In our preparation process, I read some statistics essays on queer research in China, especially mainland and Hong Kong. I found that queer people are facing not only violence, and ignorance, but also worried about their living when they are old. It is harder to have an identification than live a normal life. “Notably, this clarification only occurred after a gay widower filed for a judicial review over the Hong Kong government’s refusal to let him identify his late spouse’s (married in another jurisdiction) body or attend to administrative arrangements without having authorization from his spouse’s mother.”(Iris Po Yee Lo, Emma H. Liu, Daniel W. L. Lai & Elsie Yan (2022) Reflexive Planning for Later Life: Minority Stress and Aging Challenges among Midlife Chinese Lesbians and Gay Men, Journal of Homosexuality, DOI: 10.1080/00918369.2022.2095242) This means that there is a long way to fight for the legal policy on homosexuality and on queer, not only the gay marriage law, but also healthcare and inheritance rights and so on.

There was an accident in the process. Our ppt lost some texts before the presentation so I, the spokesperson, had to introduce our queer common in language only. Thank god that one of our members record all our resources on MIRO in order so that I could show our context comprehensively. This accident taught me that when managing multi-members’ work, a back-up copy is really important. Just as the Chinese old saying goes: Don’t put all eggs into one box. Spreading the risks around is a credible choice.

7 replies to “COMMONS”

  1. s2358907 says:

    The first part of the author compares the difference between commons and barcamp. It gave me a clearer understanding of the concept of both. Indeed, for commons we may only act as bystanders, but for barcamp we are each participants.

    The second part of the author’s talk introduces the theme of the presentation made by the Basho group: homosexuality. The exhibition by Siddhartha Kang is an example. I had got to know him before as an artist, presenter and programme maker. But little is known about him as an artist. He incorporates his stories and ideas into his exhibition, calling for equality, freedom in human relationships. Everyone should be respected, including the gay community. “People are born equal, born free, love themselves and love others.”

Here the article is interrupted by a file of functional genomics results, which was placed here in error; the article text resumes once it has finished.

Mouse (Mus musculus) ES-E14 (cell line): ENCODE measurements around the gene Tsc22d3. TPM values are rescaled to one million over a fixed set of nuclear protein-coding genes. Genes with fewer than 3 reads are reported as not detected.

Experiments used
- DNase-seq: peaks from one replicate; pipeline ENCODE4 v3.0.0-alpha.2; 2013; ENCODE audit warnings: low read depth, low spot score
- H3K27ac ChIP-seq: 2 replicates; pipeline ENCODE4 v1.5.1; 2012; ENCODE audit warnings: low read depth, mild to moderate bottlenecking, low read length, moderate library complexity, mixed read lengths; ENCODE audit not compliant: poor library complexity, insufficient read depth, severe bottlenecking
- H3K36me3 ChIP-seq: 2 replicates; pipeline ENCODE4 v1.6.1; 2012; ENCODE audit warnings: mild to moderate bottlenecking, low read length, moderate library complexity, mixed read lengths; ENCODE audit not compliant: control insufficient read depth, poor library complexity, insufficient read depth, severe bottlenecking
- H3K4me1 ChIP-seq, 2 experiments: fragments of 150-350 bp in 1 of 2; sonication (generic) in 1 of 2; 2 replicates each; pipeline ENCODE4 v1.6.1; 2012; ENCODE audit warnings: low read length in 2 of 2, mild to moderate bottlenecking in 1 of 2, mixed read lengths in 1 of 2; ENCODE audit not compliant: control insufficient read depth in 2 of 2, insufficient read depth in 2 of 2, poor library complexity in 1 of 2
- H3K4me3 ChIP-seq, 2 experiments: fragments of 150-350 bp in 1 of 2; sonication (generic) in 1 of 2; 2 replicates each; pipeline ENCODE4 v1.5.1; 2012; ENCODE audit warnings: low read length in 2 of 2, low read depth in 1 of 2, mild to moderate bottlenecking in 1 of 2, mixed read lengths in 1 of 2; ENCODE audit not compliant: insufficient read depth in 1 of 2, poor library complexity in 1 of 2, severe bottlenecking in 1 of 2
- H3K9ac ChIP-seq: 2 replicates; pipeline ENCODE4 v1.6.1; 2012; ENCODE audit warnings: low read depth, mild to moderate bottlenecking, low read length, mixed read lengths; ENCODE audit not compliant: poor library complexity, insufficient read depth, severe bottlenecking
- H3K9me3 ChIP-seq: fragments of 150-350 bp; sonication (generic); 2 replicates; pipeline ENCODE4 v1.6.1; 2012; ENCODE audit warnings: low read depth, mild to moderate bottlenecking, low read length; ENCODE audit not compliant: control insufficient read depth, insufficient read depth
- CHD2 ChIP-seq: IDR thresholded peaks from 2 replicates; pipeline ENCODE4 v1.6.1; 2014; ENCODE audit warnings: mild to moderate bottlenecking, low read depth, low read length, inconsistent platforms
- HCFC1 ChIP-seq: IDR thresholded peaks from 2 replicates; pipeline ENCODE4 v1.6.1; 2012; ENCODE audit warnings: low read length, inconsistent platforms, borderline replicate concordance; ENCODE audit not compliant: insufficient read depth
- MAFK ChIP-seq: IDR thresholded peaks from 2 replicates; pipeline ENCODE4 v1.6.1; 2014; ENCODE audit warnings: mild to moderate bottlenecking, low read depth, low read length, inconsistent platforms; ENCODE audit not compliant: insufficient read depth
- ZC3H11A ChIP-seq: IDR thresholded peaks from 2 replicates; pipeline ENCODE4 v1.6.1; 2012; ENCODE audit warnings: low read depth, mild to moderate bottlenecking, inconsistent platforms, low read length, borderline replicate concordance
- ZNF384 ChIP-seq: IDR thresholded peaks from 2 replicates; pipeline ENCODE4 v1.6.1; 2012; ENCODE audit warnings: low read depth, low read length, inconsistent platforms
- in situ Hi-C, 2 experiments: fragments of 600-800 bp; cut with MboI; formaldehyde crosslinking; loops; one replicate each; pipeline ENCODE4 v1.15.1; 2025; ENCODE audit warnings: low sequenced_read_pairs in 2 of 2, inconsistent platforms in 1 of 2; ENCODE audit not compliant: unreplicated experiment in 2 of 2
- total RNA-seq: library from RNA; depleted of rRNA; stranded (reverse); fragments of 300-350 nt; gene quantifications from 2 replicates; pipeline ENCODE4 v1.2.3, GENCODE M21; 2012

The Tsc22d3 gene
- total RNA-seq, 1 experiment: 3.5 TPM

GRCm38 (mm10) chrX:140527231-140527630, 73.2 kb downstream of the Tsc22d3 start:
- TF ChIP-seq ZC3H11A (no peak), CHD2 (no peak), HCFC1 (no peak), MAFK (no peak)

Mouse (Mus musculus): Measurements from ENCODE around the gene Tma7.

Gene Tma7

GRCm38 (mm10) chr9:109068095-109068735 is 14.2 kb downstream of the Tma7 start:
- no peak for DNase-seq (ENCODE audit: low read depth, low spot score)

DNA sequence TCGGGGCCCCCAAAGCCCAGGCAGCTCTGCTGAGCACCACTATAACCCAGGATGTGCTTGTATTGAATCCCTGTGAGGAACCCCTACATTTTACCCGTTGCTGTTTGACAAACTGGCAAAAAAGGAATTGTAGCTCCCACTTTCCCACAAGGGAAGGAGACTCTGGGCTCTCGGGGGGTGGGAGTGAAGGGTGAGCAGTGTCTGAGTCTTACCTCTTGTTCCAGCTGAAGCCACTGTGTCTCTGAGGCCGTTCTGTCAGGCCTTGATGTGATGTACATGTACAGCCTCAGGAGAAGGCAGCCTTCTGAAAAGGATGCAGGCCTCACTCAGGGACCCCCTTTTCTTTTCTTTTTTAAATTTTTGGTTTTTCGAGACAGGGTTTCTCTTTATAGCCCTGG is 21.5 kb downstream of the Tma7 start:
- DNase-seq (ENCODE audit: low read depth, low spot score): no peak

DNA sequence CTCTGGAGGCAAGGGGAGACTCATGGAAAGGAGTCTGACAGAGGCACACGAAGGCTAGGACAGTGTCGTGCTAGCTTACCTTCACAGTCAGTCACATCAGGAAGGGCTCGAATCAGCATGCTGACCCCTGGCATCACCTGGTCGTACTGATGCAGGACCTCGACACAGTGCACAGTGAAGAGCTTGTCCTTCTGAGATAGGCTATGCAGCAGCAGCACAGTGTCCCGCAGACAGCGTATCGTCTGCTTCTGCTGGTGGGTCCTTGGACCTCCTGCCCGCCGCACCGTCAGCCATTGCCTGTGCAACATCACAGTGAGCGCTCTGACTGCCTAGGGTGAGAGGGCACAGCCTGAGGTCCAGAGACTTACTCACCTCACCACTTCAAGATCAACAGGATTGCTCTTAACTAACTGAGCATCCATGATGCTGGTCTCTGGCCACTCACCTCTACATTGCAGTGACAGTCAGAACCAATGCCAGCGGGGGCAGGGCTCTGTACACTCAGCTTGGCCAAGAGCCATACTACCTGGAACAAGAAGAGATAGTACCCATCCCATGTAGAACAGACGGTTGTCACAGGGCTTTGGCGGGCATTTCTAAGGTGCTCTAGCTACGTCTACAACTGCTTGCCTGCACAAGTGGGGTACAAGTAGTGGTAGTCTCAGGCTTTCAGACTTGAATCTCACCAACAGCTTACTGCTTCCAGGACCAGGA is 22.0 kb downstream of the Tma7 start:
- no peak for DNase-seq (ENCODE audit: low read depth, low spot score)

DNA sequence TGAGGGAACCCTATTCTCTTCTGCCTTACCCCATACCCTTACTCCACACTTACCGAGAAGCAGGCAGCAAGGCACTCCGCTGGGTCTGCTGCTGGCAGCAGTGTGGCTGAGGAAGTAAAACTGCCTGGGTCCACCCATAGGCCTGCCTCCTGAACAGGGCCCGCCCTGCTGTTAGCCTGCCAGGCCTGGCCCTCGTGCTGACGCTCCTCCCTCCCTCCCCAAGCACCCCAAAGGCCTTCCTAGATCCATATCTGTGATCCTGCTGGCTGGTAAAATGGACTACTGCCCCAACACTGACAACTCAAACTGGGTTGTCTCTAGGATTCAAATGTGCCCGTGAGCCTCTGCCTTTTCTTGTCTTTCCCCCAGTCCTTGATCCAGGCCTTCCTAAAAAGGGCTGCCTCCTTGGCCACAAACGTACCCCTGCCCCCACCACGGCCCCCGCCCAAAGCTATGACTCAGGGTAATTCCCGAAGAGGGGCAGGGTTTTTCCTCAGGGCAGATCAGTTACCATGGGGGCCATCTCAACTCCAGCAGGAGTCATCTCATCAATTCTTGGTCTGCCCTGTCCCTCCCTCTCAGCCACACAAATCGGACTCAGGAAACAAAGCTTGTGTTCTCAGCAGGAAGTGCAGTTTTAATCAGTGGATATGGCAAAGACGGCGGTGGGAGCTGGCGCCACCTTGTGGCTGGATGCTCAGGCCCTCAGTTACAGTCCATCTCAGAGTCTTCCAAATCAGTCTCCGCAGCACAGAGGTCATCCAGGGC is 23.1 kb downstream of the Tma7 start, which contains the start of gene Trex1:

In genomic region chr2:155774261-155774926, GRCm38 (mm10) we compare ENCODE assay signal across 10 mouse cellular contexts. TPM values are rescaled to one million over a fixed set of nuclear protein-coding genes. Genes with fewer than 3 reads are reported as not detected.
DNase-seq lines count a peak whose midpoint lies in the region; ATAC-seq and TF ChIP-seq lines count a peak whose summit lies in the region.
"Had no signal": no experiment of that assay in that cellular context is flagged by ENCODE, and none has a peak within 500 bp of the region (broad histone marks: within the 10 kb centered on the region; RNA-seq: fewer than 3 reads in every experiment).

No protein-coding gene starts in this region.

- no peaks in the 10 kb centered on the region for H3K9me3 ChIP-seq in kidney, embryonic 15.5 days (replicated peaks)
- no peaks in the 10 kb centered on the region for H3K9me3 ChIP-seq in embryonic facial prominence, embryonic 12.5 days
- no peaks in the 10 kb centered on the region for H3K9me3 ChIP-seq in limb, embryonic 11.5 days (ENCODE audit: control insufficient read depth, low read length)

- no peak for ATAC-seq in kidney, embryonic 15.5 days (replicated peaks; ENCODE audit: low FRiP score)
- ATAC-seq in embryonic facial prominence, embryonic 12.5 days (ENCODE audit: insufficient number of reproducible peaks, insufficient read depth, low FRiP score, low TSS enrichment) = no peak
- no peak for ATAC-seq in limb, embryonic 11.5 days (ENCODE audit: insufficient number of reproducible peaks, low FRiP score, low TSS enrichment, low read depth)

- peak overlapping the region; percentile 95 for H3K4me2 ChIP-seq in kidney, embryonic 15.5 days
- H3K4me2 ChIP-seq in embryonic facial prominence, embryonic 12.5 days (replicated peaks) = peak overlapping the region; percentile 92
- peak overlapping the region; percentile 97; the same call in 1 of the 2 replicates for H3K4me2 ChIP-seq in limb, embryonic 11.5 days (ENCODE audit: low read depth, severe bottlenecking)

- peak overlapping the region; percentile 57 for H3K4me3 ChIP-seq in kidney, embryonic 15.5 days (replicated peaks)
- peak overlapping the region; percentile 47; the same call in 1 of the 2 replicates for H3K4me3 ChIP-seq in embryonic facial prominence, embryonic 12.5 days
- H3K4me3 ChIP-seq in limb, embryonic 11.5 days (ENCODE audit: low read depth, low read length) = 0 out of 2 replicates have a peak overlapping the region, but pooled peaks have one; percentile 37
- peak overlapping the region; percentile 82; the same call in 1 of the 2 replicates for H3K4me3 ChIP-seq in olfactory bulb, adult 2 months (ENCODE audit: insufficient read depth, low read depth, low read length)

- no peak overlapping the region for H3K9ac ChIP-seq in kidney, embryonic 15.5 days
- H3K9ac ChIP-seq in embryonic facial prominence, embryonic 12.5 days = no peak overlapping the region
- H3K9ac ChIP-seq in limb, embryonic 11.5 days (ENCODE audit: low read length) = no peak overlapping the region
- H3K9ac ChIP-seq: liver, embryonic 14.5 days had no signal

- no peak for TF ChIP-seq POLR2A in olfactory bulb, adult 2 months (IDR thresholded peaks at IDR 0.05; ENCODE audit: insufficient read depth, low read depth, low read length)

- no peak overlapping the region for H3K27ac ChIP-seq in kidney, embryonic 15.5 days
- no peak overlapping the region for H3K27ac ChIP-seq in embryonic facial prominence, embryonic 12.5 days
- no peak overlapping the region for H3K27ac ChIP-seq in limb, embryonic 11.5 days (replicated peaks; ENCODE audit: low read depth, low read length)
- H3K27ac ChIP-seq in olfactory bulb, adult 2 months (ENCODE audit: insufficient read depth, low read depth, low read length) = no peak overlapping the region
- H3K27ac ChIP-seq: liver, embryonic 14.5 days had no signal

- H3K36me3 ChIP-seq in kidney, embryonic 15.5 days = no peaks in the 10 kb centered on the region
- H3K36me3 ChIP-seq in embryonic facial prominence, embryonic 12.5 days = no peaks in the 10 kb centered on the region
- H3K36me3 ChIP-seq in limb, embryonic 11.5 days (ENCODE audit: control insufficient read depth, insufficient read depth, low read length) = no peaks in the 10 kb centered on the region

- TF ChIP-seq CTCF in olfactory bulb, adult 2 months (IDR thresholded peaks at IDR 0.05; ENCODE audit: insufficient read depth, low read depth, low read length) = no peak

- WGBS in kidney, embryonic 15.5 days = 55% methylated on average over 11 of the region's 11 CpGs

2. s2339972 says:

    This is a great blog, it does a good job of documenting the development of thinking and the group’s itinerary in our group work. The case study and future outlook for artscommon I feel is well analysed and it is an arts project that has the potential to be fully grounded and can be heavily developed.

  3. s2248556 says:

    The content and logical order of the article are very clear, and it also reflects on the original open library idea. As well as some domestic and foreign exhibitions and materials collected during the running of the whole theme. The end of the article is a lovely summary of the reflections on the display, great!

  4. s2441634 says:

    In this blog, the author shares her research and reflections on learning in this sprint. She first points out the similarities between the commons and barcamp in that they promote sharing and interaction, and compares their differences. The author then recounts the development of their group from a shared library to a queer study, which is an interesting thought process. As a niche group, many people do not know what queers are, and many social groups do not understand the existence of the queer community, the promotion of queer culture can really reduce some of the stereotypes or misconceptions that others have about queers. As a member of the LGBTQ community, I am grateful for the author’s research. The LGBTQ community faces more social problems than the general population, and I hope that in the future, society will be more inclusive of minorities and create a more equal and harmonious world for all.

  5. s2325791 says:

    In the author’s narrative of the commons, we can clearly sense the role of the commons as a catalyst for social change and the awakening of self-awareness. Among minority groups or oppressed groups, the existence of the commons can provide a shelter and help these minority groups to gather consensus and generate power.